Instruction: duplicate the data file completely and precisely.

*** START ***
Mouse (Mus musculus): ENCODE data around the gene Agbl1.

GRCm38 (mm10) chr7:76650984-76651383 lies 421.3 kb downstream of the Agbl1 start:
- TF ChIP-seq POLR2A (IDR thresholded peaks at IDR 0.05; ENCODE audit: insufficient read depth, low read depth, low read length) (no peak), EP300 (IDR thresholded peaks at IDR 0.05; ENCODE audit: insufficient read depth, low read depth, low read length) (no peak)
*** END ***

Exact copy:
Mouse (Mus musculus): ENCODE data around the gene Agbl1.

GRCm38 (mm10) chr7:76650984-76651383 lies 421.3 kb downstream of the Agbl1 start:
- TF ChIP-seq POLR2A (IDR thresholded peaks at IDR 0.05; ENCODE audit: insufficient read depth, low read depth, low read length) (no peak), EP300 (IDR thresholded peaks at IDR 0.05; ENCODE audit: insufficient read depth, low read depth, low read length) (no peak)